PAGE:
As a member of the famed Austrian crystal family, Vanessa Swarovski Piedra grew up around beautiful sparkling objects. Now she’s creating a few of her own.
Swarovski Piedra, the great-great-granddaughter of Swarovski Corp. founder Daniel Swarovski, launched a jewelry collection this fall featuring Swarovski crystals under her own brand, VSP. And plans for the brand extend beyond jewelry, including candles, crystal-studded pashminas and throws and crystal-adorned furniture.
It’s an extension of her family’s heritage, but also a fresh take on a storied tradition.
The Swarovski story goes back to 1892 when Daniel Swarovski, a glasscutter in what is now the Czech Republic, invented a machine that improved the process of crystal-cutting. The invention led to a bountiful business of both original designs and collaboration on jewelry, clothing and housewares with designers around the world.
Swarovski Piedra grew up near the Swarovski headquarters in Wattens, Austria, located just outside of Innsbruck, surrounded with that tradition everyday: Her father is currently chief executive officer of Swarovski.
At the age of 14 she spent a summer learning goldsmithing at the Design Institute of Rome.
"When you’re around it so much, you just grow up looking for it," said Swarovski Piedra, 40.
After graduating from the University of Southern California, she went to the Gemological Institute of America to became a certified gemologist. She worked for a diamond company in New York and at Swarovski’s gemstone division in Austria before moving to Vero Beach, Fla., in 1997 to open a jewelry store where she sold the works of several designers, including her own designs with gold and diamonds.
While in Vero Beach, she met professional baseball player Jorge Piedra. A couple of years after their February 2001 marriage, she closed down her store as his baseball career took them to several different cities.
About four years ago, the couple and their two daughters–6 and 2–settled in the Dallas area, and now she is ready to go out in her own direction.
The collection is playful and young: Shimmery bracelets featuring tiny crystals that can link together to create necklaces or belts; crystal pendants hanging from cords; even children’s pieces.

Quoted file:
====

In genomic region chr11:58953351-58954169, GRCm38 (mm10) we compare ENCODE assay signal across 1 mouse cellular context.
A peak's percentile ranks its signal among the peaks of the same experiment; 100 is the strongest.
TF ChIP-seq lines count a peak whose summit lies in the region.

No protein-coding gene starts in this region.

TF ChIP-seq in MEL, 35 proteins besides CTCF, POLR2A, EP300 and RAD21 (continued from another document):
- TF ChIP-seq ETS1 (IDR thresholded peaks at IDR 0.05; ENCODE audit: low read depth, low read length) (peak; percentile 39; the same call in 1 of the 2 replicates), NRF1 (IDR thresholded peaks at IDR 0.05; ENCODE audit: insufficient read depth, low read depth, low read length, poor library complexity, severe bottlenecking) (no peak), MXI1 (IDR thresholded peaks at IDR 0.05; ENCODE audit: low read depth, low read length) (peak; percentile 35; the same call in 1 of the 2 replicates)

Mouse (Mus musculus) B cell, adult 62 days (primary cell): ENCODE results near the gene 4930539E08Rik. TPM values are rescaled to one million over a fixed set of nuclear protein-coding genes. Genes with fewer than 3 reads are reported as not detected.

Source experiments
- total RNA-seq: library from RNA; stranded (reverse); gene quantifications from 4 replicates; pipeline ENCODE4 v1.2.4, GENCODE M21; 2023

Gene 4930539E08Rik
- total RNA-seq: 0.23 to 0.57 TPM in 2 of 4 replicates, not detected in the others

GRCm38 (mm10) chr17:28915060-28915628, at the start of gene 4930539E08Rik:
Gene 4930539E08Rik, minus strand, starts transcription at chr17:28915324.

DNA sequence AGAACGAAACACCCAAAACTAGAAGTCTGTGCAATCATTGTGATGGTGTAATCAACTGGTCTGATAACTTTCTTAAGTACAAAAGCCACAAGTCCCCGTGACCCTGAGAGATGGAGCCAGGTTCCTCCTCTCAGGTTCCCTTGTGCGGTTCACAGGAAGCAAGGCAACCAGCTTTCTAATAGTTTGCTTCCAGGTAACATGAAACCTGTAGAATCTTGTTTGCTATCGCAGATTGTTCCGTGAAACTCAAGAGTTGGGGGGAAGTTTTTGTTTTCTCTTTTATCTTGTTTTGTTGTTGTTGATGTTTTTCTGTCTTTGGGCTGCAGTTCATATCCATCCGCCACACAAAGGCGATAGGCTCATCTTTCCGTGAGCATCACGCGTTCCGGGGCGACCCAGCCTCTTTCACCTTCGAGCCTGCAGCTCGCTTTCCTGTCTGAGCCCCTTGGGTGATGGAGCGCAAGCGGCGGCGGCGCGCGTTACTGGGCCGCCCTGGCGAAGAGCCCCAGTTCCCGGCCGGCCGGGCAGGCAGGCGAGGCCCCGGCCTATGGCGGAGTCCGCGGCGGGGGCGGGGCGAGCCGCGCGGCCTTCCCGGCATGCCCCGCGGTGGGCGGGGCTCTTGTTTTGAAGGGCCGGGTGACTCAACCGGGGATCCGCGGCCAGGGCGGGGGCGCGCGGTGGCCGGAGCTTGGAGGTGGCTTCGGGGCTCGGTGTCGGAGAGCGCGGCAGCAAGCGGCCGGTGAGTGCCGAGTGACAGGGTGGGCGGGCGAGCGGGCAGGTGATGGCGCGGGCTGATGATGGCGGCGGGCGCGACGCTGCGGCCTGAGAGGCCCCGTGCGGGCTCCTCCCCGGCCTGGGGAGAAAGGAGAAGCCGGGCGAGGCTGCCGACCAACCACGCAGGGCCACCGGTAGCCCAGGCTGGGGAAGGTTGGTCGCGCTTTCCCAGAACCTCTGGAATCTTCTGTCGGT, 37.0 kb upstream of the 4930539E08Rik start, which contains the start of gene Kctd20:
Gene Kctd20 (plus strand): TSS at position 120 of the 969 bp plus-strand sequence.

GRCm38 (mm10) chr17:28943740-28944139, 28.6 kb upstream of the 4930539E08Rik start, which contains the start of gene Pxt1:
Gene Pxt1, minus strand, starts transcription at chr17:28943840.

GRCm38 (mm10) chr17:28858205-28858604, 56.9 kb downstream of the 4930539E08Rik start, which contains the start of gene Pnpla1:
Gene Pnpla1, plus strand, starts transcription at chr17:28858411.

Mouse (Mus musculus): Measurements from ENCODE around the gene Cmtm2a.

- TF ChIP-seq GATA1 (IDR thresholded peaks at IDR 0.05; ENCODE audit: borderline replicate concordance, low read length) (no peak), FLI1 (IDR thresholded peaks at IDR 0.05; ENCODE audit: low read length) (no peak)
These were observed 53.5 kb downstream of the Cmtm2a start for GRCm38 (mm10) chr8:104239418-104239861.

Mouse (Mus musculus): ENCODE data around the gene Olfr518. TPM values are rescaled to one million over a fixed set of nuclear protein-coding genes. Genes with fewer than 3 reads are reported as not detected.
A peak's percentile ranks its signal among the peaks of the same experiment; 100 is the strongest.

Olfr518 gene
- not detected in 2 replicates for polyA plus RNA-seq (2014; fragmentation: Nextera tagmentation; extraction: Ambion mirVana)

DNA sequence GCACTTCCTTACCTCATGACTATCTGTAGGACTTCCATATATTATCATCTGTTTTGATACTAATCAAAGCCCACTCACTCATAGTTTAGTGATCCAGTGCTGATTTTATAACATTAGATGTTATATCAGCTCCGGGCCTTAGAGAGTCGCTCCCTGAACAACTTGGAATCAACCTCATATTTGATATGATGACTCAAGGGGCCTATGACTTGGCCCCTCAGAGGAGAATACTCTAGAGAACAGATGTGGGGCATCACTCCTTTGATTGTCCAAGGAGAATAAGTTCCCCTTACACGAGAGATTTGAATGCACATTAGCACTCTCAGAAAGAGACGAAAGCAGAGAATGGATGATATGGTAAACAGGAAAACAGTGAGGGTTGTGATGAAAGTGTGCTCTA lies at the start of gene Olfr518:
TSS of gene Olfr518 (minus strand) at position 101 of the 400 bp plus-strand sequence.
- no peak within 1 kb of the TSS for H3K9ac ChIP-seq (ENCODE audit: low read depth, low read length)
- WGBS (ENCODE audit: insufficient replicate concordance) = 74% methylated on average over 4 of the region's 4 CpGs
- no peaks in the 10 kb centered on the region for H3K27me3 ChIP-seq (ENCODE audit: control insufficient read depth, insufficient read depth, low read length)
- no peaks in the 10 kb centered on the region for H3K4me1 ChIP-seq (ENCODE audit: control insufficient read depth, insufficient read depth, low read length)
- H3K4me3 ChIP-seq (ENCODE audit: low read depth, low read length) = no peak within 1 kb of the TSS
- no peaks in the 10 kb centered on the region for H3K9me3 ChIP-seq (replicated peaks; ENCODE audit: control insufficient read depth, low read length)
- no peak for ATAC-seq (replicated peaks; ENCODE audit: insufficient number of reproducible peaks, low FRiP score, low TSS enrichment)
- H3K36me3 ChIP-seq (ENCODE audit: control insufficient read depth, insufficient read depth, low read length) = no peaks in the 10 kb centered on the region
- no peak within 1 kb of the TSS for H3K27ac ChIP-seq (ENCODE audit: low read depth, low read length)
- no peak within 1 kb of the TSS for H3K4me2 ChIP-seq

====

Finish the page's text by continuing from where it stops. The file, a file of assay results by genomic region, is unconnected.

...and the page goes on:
Bob Maxwell, who has carried VSP jewelry since November in his Warwick, N.Y., boutique Style Counsel, said that the pendant–which comes with or without a diamond–makes a bold statement, but isn’t overpowering.
"It can be dressy or they can wear it casually with jeans and a white shirt," he said.
Another line features crystals backed with faces from Old Master paintings. "It’s such an untraditional use of the product. You’re wearing art," said Colleen Brennan, creative director of VSP and a partner, who came up with the idea.
The collection, which debuted this fall at the Dallas Apparel and Accessories Market Show, is already being carried by several boutiques across the country and this spring will be available in Macy’s Herald Square location in New York City, Swarovski Piedra and Brennan said.
The pieces range from about $60 to $600. Swarovski Piedra and Brennan aren’t too worried about the effect the ailing economy, saying that crystal jewelry allows people to get a quality item without the cost of more expensive fine jewelry.
Designers are more often mixing fine jewelry–precious metals and gemstones–with less expensive materials, said Helena Krodel, spokesperson for the Jewelry Information Center, a trade association.
She said the combination helps keep prices down, resulting in more sales.
Maxwell said that in a troubled economy, it helps to offer something new.
"It really has to be something that grabs people," Maxwell said. "I don’t think people are looking for something they’ve had already."
Images courtesy of the Fashion Spot forums.